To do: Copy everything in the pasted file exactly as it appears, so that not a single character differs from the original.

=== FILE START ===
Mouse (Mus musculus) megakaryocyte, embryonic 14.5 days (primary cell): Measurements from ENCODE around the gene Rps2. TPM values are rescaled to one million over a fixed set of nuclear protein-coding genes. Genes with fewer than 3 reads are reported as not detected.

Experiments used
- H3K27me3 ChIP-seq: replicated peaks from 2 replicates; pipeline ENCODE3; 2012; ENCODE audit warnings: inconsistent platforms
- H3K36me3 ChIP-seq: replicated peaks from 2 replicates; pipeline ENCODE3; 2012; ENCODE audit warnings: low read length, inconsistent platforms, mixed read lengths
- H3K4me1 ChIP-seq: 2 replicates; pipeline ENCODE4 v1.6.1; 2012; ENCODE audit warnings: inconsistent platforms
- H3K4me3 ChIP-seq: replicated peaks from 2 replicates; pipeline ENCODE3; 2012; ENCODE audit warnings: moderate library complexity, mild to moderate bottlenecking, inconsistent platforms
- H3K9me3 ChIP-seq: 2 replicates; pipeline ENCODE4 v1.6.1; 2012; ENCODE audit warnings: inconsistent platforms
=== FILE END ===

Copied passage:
Mouse (Mus musculus) megakaryocyte, embryonic 14.5 days (primary cell): Measurements from ENCODE around the gene Rps2. TPM values are rescaled to one million over a fixed set of nuclear protein-coding genes. Genes with fewer than 3 reads are reported as not detected.

Experiments used
- H3K27me3 ChIP-seq: replicated peaks from 2 replicates; pipeline ENCODE3; 2012; ENCODE audit warnings: inconsistent platforms
- H3K36me3 ChIP-seq: replicated peaks from 2 replicates; pipeline ENCODE3; 2012; ENCODE audit warnings: low read length, inconsistent platforms, mixed read lengths
- H3K4me1 ChIP-seq: 2 replicates; pipeline ENCODE4 v1.6.1; 2012; ENCODE audit warnings: inconsistent platforms
- H3K4me3 ChIP-seq: replicated peaks from 2 replicates; pipeline ENCODE3; 2012; ENCODE audit warnings: moderate library complexity, mild to moderate bottlenecking, inconsistent platforms
- H3K9me3 ChIP-seq: 2 replicates; pipeline ENCODE4 v1.6.1; 2012; ENCODE audit warnings: inconsistent platforms